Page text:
Being Understood

“I won’t be getting much done today or tomorrow, I might do a little laundry tomorrow but probably not much more,” I say to my husband as we talk about the plan for the week and the household needs. 

“Oh, right, you have infusion today,” he replies, his words conveying his understanding of my needs in the simple way that partners do.  He is not only acknowledging that I won’t be home much today, as the trip to infusion is long and quickly sucks up an entire day.  He’s also telling me he knows I will be wiped out and in need of rest.  His words say he understands and gives me space to have these bad days.  Not that he rules me, mind you, he’d find the idea of anyone trying to be in charge of me and how I choose to spend my time and energy laughable indeed.  No one knows me better than this man I chose to build my life with.  As a result, no one understands my needs like he does.  His understanding comes not only from the love he has for me, but also from my open and honest communication with him.  He has learned what I need because I told him.  He knows how I feel, because I share my feelings with him.  Those are the foundations of a solid relationship.  They are also the keys to being understood. 

Life with chronic illness is challenging with a strong support system.  Without that support it may feel impossible, at least that is the sense I get when I read the struggles of those who do not get the understanding they need from those they live with.  In a way I cannot really imagine what that is like, my family is a supportive and understanding bunch, they have always been there with a helping hand whenever it is needed.  It’s truly only my own stubbornness that gives me a bit of insight into what it’s like to struggle alone with your problems. 

I did not start this journey open and honest.  In fact, like every other dysfunction in my life, I started by hiding it, well.  Even after diagnosis, when I had a name for what was happening and an understanding of where it was headed, I kept things to myself, especially the pain.  The result?  Absolutely no one understood what I was dealing with.  No one knew I was hurting all of the time.  No one knew I was afraid for my future and my mobility.  No one knew I was looking down a long road of struggle that veered sharply away from the active life I imagined for myself.  No one knew I worried I’d never be well enough to go back to work.  No one knew I was already far down the path to RA disabling my hands.  How could they?  I never said a word about any of it.  You see the problem with hiding your problems is, you get really good at it.  I slapped on my I can fight this attitude and diligently researched all the possible fixes, and cried alone in the bathroom. I dove headfirst into changing my diet and self-care routines, and spent my nights anxiously awake worried about my future.  As I tried to patch myself back together, I was quietly falling apart.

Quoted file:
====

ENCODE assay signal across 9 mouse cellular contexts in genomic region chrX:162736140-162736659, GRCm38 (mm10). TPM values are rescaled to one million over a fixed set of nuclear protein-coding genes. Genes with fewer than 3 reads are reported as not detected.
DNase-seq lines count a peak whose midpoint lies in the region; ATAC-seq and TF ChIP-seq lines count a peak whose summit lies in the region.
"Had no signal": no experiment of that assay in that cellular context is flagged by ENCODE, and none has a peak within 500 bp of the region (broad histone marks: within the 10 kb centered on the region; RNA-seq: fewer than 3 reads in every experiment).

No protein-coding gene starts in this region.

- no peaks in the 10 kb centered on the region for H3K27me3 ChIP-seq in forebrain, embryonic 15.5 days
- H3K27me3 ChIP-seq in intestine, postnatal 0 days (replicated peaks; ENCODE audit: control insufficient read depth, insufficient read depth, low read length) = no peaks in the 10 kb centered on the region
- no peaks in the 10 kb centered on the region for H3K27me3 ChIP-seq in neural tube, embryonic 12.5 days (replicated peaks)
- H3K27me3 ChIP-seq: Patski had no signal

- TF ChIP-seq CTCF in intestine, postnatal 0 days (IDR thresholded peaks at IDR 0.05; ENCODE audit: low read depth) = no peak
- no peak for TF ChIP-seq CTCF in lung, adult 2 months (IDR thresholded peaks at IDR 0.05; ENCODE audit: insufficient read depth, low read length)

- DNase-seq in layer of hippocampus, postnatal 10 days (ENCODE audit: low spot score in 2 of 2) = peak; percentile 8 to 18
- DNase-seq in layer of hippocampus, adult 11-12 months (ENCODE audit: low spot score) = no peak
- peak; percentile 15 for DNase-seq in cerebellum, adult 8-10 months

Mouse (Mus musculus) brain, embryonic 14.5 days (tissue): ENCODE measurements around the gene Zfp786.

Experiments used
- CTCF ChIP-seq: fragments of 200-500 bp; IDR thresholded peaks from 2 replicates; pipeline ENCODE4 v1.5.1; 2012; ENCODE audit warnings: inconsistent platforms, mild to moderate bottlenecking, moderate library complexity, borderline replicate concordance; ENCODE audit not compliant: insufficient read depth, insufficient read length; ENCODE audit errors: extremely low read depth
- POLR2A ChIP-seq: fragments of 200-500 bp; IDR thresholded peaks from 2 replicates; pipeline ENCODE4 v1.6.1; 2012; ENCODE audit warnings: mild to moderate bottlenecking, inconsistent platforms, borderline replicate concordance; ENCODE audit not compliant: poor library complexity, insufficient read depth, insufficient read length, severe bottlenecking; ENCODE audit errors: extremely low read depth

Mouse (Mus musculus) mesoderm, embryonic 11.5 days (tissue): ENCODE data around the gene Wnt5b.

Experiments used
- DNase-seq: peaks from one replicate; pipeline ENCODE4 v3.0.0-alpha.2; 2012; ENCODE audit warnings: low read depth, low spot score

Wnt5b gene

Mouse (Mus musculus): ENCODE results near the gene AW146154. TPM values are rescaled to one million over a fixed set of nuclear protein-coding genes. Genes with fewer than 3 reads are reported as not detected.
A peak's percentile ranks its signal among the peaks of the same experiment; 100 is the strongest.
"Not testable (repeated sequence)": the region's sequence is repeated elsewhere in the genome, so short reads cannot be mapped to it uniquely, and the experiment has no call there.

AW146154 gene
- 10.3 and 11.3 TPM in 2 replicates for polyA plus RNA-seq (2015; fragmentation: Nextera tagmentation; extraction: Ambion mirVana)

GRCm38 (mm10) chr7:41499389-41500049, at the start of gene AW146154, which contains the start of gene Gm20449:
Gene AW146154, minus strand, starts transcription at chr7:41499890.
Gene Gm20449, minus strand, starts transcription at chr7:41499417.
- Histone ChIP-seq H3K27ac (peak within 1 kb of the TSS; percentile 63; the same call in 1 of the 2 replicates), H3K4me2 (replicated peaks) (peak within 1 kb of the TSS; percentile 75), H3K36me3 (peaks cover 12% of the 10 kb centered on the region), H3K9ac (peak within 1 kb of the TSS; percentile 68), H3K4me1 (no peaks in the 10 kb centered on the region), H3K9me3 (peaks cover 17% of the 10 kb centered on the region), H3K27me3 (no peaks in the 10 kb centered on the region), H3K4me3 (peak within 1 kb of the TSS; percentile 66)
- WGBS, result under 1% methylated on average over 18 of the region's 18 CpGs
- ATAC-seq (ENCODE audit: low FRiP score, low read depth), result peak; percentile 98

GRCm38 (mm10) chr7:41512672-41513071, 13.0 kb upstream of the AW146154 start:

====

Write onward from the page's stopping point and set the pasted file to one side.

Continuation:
I wish I could say there was some aha moment, some turning point in which I learned to reach out, but that’s just not the case.  The change came slowly.  It started with the things I couldn’t hide, like a hand that refused to open, hard to hide that.  In time, I learned it was okay to be vulnerable.  I didn’t have to be superwoman, those who loved me would adjust, and the adjustment would be good for all of us.  You see, the people who love us, want to lessen our burdens.  They want to help when they can, comfort when they can’t help and most of all, they want to give and receive understanding.  The key to all of that?  Be honest and open about what you feel, need, and dream of.  Be truthful about the things that cause you too much pain.  If you do that, you may just find the support you needed was waiting for you all along, I did.

Leave a Reply

Fill in your details below or click an icon to log in:

WordPress.com Logo

You are commenting using your WordPress.com account. Log Out /  Change )

Google photo

You are commenting using your Google account. Log Out /  Change )

Twitter picture

You are commenting using your Twitter account. Log Out /  Change )

Facebook photo

You are commenting using your Facebook account. Log Out /  Change )

Connecting to %s

%d bloggers like this: